Clinical placement in ED

  1. Hi!
    Sorry if this is under the wrong topic.

    I am a final year, last ever clinical placement, two weeks in the Emergency Department. Which I am loving so far!
    However, I would like to ask Emergency nurses (and others) opinion on this:
    Our facilitators have told us we are not to go into a resus. It doesn't matter if you are allocated there, you cannot be involved or even observe.
    I can understand that these can be chaotic, and sometimes confronting. But I don't feel at this level, about to be an RN that we need to be this sheltered or bubble wrapped.
    The rational is that it isn't a great learning environment for student; totally get that but it would be great to see if I can clinically think why something is happening.
    Another reason, which I also agree upon is that if that were you or your family member you wouldn't want an audience.

    What are your opinions, Students in resus or not?

    Thanks in advance.
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    About AusSRN

    Joined: Sep '17; Posts: 11; Likes: 30


  3. by   Kuriin are BLS prepared and (hopefully) ACLS prepared. You should be experiencing codes as much as you can. In my preceptorship, I was lucky (unfortunately) to be part of 2-3 codes/shift.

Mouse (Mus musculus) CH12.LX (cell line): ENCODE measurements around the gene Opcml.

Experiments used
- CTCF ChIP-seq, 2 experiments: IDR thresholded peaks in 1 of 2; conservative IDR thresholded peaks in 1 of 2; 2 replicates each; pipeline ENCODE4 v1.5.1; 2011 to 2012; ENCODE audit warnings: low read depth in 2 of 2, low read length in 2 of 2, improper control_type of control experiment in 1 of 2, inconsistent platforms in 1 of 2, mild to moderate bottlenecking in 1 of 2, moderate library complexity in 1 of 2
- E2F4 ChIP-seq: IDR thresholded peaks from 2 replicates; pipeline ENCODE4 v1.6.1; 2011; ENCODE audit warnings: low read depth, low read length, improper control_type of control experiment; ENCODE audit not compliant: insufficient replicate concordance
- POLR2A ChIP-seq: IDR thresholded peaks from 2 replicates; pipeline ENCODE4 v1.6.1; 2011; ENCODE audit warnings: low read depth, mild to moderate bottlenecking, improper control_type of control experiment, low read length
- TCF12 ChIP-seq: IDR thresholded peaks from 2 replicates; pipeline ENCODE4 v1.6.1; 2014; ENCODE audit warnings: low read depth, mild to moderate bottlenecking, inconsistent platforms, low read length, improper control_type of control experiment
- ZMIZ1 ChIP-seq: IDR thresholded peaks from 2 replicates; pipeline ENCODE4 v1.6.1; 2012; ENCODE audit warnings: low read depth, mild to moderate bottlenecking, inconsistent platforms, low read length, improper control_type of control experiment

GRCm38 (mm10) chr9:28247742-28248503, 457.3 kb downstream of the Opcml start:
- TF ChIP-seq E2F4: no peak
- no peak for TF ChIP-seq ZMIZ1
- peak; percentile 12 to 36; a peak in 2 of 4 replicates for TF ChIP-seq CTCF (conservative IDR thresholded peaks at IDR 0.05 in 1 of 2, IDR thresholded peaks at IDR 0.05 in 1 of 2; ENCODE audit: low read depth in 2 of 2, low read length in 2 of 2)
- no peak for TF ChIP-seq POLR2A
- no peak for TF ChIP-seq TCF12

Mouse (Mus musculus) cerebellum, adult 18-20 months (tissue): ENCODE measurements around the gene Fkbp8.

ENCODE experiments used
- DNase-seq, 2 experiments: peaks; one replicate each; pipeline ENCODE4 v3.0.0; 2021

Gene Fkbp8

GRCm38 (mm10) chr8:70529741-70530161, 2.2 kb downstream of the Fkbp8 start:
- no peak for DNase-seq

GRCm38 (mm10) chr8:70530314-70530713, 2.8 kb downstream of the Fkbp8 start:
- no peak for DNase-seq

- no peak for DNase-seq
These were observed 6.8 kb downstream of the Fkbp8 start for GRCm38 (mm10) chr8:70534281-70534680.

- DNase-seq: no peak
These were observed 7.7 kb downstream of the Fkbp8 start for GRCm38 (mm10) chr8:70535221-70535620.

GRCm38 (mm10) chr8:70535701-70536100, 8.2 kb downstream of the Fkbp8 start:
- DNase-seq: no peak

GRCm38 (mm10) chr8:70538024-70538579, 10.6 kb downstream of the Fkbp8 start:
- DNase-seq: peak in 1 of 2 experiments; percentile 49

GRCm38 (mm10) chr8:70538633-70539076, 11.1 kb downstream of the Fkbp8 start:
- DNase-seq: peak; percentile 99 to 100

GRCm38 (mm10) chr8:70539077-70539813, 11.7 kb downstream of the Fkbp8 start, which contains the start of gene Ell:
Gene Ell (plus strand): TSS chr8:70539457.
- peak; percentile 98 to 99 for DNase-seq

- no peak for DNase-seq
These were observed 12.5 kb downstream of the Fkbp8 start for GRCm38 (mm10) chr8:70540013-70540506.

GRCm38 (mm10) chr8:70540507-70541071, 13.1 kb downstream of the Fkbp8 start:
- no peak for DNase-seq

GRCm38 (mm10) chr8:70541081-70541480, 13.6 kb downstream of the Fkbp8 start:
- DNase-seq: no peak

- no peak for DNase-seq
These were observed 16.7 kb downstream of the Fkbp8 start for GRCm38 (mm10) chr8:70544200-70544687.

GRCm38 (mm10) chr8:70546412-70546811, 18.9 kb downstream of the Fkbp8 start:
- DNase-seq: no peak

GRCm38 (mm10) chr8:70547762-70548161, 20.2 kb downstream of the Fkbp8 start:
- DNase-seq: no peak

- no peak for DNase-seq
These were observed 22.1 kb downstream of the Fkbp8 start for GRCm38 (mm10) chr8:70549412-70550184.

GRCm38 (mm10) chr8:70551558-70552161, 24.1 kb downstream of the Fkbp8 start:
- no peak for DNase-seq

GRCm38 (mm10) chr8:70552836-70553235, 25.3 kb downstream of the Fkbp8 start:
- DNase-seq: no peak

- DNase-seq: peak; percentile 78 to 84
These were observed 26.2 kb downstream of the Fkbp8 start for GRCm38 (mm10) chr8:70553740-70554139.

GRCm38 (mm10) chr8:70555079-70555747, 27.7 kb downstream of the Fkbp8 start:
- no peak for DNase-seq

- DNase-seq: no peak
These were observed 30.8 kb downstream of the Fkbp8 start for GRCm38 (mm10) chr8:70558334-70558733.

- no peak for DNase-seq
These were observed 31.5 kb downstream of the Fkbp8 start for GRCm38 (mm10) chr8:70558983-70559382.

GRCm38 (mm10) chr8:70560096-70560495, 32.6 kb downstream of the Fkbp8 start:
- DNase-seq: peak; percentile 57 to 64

4. by   PeakRN
    We absolutely allow students in codes, you are not an "audience" you are learning how to be a medical professional. We do limit students to performing compressions only (by the way this goes for EMS students, nursing students, medical students, and internal medicine residents) however they are certainly allowed in the room. They are then a part of our debriefing and depending on the situation will participate in postmortem care.

    I wouldn't want a student to just go from code to code because there is so much else to learn in the ED, but codes are certainly part of it.
  5. by   JKL33
    Very unfortunate! That's terrible. What a terrible position for the school to hold - that it isn't a good learning environment. Just being present is an experience in itself that is very worthwhile for anyone about to become a nurse.

    Often instructors will respond to be there with the student. There's absolutely no reason you can't participate to a reasonable extent, and at the very, very least, be there with your instructor observing.

    Make sure to give feedback about this at the appropriate juncture.
  6. by   KeeperMom
    Just to be clear.... are you talking about a full / respiratory arrest or are you talking about a trauma? We always allow students into codes and welcome them and put them to work doing compressions. Performing compressions on a human is vastly different than compression the CPR dummy.
    Level 1 traumas are another story. The rooms just cannot accommodate too many extra people in a L1 and it can just get way to chaotic.

    If you are being told that you can't go into a code, I disagree with that. Call me insensitive but it's not like you are gonna kill 'em. I think codes are an excellent opportunity to teach and experience a lot at one time.
  7. by   Pixie.RN